The statement language has shifted from “ongoing increases will be appropriate” to a data-dependent approach “in determining the extent to which additional policy firming may be appropriate”, hinting the committee is ready to pause rate increases.
In a highly anticipated policy decision, the Federal Open Market Committee (FOMC) voted to raise the Federal funds rate by 0.25% at its May meeting to a target range of 5.00%-5.25%, the highest level since June 2006. Compared to its first meeting of the year just three months ago, the statement language has shifted from “ongoing increases will be appropriate” to a data-dependent approach “in determining the extent to which additional policy firming may be appropriate”, hinting the committee is ready to pause rate increases.
On balance, recent data point to greater risk of more material slowing in the economy further supporting a pause:
- 1Q23 real GDP growth come in weaker than anticipated, and while consumption growth in the quarter was robust, much of that pop was driven by a generous bump in social security payments in January and a relatively mild winter.
- The ~1.6 million decline in aggregate job openings this year1 suggests excess demand for labor is declining which in turn should allow wage inflation to continue to moderate.
- Bank failures have led to tighter lending conditions. Given both the access to credit and the cost of credit have become more restrictive, this is expected to lead to further weakness in overall activity.
- While inflation remains above target for now, the disinflation trend is poised to continue as food and energy prices moderate further, and shelter inflation begin to reflect a recent stabilization in rents.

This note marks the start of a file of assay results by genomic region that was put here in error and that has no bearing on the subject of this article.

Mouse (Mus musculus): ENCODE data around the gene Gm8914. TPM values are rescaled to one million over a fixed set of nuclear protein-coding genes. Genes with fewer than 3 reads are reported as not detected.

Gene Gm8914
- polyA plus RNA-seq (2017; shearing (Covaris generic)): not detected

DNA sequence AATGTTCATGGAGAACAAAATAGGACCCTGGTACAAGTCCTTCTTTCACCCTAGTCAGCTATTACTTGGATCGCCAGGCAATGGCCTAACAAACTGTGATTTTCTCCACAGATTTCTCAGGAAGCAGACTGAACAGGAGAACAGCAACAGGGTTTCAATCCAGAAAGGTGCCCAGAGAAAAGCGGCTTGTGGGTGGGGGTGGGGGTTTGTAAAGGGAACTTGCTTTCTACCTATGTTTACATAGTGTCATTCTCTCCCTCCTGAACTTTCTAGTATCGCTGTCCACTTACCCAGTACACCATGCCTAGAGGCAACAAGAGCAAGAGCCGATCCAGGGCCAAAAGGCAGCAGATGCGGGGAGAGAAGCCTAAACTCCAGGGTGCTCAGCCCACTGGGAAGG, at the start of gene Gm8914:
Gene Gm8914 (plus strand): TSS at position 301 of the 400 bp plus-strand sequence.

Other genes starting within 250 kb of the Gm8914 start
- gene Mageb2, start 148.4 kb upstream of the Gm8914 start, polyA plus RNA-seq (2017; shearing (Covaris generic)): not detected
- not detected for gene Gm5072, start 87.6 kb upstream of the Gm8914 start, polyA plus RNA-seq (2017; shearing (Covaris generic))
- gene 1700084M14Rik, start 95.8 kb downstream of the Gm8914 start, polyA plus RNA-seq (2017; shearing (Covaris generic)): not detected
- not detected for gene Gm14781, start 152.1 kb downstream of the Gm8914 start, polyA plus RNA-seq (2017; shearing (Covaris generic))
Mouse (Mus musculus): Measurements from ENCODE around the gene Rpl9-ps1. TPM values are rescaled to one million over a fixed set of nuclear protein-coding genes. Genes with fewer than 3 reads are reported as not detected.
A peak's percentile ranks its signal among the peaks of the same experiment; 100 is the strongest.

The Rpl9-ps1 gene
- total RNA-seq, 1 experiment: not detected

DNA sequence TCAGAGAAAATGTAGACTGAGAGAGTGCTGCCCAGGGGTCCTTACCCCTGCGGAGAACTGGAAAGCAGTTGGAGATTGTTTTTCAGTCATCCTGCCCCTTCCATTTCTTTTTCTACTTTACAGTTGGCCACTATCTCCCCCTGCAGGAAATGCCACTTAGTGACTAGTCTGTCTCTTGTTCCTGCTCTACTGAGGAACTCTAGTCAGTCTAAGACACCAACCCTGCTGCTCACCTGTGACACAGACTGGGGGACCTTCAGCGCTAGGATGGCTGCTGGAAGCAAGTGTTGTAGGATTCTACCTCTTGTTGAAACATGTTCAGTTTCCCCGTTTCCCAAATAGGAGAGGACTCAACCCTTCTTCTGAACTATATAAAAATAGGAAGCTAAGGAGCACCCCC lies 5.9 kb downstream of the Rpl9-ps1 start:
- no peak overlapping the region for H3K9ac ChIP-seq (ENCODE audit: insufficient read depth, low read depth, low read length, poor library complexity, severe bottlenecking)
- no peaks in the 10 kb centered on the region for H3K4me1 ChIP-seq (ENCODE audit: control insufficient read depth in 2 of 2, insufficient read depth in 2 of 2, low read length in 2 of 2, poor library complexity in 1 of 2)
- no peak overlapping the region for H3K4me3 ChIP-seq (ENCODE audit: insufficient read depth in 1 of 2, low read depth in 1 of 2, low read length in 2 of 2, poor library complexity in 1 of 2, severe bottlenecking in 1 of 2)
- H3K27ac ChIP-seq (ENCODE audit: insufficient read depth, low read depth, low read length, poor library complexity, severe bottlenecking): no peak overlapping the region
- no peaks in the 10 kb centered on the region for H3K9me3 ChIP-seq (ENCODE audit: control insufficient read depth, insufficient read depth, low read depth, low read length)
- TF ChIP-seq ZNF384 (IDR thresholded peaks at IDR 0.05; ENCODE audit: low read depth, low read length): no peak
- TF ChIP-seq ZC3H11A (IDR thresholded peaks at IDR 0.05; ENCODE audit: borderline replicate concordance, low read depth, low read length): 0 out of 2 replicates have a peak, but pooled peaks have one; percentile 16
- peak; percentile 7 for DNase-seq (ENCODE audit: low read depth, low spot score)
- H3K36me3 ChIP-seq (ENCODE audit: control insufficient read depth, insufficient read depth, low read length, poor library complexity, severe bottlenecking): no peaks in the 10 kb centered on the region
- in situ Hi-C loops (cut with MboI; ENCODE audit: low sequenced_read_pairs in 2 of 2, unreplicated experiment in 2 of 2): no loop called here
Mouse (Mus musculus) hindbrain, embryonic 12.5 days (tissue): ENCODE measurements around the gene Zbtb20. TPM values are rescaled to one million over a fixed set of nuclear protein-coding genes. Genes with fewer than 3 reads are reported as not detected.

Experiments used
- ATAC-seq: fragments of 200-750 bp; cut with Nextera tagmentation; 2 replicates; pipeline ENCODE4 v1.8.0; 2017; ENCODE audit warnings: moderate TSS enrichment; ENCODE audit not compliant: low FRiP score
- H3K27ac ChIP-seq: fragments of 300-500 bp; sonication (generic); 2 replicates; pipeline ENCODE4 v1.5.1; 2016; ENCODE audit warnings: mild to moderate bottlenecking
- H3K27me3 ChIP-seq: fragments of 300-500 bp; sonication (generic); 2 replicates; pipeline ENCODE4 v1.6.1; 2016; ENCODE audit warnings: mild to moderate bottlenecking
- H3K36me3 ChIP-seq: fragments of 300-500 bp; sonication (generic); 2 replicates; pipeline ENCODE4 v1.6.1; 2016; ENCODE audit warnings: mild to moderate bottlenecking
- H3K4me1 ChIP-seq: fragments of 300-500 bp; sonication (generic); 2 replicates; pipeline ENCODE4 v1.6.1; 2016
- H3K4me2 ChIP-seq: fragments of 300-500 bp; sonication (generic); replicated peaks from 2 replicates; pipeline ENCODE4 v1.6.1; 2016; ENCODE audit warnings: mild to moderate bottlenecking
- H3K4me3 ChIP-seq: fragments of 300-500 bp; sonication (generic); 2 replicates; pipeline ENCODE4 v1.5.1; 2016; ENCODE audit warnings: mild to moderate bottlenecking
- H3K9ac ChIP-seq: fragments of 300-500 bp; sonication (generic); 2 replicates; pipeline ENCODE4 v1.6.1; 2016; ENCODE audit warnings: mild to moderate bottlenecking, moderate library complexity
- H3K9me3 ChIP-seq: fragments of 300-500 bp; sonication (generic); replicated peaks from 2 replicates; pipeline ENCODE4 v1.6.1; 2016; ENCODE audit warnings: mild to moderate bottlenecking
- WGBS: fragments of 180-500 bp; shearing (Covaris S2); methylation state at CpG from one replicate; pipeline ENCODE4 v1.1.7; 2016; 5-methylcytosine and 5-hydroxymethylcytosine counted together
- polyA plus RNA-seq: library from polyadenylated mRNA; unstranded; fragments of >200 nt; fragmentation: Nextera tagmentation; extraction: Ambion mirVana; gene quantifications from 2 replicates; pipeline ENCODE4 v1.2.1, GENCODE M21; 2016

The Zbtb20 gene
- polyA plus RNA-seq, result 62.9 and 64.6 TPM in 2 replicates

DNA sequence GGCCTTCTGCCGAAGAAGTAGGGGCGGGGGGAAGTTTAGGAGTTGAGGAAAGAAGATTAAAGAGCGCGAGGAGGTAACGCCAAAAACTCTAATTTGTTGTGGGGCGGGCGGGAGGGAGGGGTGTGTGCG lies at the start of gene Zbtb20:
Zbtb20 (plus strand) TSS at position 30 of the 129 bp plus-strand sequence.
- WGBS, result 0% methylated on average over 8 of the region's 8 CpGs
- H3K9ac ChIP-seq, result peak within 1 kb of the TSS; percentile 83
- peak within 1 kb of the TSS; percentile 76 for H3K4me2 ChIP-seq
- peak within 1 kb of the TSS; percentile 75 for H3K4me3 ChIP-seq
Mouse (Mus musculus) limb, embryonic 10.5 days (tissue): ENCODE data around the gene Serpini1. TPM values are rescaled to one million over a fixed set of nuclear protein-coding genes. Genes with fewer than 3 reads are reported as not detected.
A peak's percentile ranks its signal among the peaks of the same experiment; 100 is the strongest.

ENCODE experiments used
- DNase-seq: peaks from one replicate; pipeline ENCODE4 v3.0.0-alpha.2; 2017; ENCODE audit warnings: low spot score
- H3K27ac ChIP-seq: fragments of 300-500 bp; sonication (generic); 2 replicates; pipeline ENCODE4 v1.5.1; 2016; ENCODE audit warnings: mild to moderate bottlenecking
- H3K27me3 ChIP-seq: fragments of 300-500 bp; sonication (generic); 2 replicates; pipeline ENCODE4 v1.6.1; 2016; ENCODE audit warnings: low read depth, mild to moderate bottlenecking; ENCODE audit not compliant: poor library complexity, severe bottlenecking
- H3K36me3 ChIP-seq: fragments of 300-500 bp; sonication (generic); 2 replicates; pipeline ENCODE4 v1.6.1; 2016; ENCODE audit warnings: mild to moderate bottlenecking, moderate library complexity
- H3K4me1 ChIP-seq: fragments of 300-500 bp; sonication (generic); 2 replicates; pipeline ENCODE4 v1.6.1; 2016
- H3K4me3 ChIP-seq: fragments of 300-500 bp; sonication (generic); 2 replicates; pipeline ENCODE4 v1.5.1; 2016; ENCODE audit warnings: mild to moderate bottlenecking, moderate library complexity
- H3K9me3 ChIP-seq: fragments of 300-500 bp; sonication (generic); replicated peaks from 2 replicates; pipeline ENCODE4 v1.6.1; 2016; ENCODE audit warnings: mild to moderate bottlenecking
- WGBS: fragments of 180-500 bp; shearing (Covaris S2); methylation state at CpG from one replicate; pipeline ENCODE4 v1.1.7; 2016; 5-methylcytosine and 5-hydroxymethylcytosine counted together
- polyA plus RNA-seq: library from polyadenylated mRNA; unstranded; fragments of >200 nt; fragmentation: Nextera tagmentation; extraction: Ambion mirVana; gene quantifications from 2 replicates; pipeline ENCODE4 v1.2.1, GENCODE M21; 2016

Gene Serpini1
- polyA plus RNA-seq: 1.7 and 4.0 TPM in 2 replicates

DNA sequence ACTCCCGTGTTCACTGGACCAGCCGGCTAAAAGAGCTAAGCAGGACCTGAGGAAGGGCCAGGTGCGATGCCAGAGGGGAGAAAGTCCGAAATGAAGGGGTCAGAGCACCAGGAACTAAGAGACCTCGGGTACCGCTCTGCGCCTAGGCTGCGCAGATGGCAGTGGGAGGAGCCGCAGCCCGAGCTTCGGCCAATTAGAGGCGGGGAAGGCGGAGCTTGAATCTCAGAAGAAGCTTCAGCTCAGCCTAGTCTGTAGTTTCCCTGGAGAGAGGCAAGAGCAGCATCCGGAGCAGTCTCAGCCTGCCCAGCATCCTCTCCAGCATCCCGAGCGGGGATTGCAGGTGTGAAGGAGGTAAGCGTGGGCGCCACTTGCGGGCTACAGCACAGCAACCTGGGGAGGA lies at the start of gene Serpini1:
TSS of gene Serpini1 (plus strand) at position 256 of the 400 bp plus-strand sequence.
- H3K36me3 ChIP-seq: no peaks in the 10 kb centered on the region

Notably, during the press conference, the Chair of the U.S. Federal Reserve, Jerome Powell, pushed back against the potential for rate cuts later this year given the committee expects inflation will move down at a slower pace than what markets anticipate. Elsewhere, when asked about the committees’ perspective on the recent bank failures, Powell generally tried to instill confidence that the worst is behind us, though the committee will continue to assess and exercise its supervisory authority over the sector to ensure stability.
While market pricing of policy rate expectations has swung wildly over the past few weeks, today’s announcement was generally in line with consensus. We now expect the Fed to pause at the current target range. Even though, the committee continues to push back on rate cuts, a deteriorating economy may force the Fed to begin reducing policy rates later this year. For investors, as the Fed concludes the current tightening cycle, this suggests an overweight to quality and duration, and a more defensive posture within equities.